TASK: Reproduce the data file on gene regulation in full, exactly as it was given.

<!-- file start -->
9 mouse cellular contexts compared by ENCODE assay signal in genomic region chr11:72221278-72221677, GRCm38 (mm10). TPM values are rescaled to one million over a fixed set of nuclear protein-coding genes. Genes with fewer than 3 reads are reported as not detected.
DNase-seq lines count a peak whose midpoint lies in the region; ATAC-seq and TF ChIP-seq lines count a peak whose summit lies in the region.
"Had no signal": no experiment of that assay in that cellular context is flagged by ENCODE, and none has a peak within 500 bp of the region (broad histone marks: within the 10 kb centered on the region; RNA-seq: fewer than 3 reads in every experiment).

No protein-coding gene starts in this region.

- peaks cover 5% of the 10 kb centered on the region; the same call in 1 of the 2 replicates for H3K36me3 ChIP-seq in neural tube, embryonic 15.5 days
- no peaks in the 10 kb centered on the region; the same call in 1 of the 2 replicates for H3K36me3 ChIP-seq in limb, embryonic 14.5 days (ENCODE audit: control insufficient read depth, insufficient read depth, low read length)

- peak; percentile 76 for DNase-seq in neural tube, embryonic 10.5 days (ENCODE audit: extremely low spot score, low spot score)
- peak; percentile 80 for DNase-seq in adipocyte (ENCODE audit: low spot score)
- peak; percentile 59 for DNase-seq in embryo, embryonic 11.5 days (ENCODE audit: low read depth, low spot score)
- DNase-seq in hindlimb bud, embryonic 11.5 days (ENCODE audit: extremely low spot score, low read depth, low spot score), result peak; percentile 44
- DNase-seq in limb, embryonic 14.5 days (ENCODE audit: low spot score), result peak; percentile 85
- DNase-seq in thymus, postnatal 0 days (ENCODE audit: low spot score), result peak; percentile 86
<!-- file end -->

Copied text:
9 mouse cellular contexts compared by ENCODE assay signal in genomic region chr11:72221278-72221677, GRCm38 (mm10). TPM values are rescaled to one million over a fixed set of nuclear protein-coding genes. Genes with fewer than 3 reads are reported as not detected.
DNase-seq lines count a peak whose midpoint lies in the region; ATAC-seq and TF ChIP-seq lines count a peak whose summit lies in the region.
"Had no signal": no experiment of that assay in that cellular context is flagged by ENCODE, and none has a peak within 500 bp of the region (broad histone marks: within the 10 kb centered on the region; RNA-seq: fewer than 3 reads in every experiment).

No protein-coding gene starts in this region.

- peaks cover 5% of the 10 kb centered on the region; the same call in 1 of the 2 replicates for H3K36me3 ChIP-seq in neural tube, embryonic 15.5 days
- no peaks in the 10 kb centered on the region; the same call in 1 of the 2 replicates for H3K36me3 ChIP-seq in limb, embryonic 14.5 days (ENCODE audit: control insufficient read depth, insufficient read depth, low read length)

- peak; percentile 76 for DNase-seq in neural tube, embryonic 10.5 days (ENCODE audit: extremely low spot score, low spot score)
- peak; percentile 80 for DNase-seq in adipocyte (ENCODE audit: low spot score)
- peak; percentile 59 for DNase-seq in embryo, embryonic 11.5 days (ENCODE audit: low read depth, low spot score)
- DNase-seq in hindlimb bud, embryonic 11.5 days (ENCODE audit: extremely low spot score, low read depth, low spot score), result peak; percentile 44
- DNase-seq in limb, embryonic 14.5 days (ENCODE audit: low spot score), result peak; percentile 85
- DNase-seq in thymus, postnatal 0 days (ENCODE audit: low spot score), result peak; percentile 86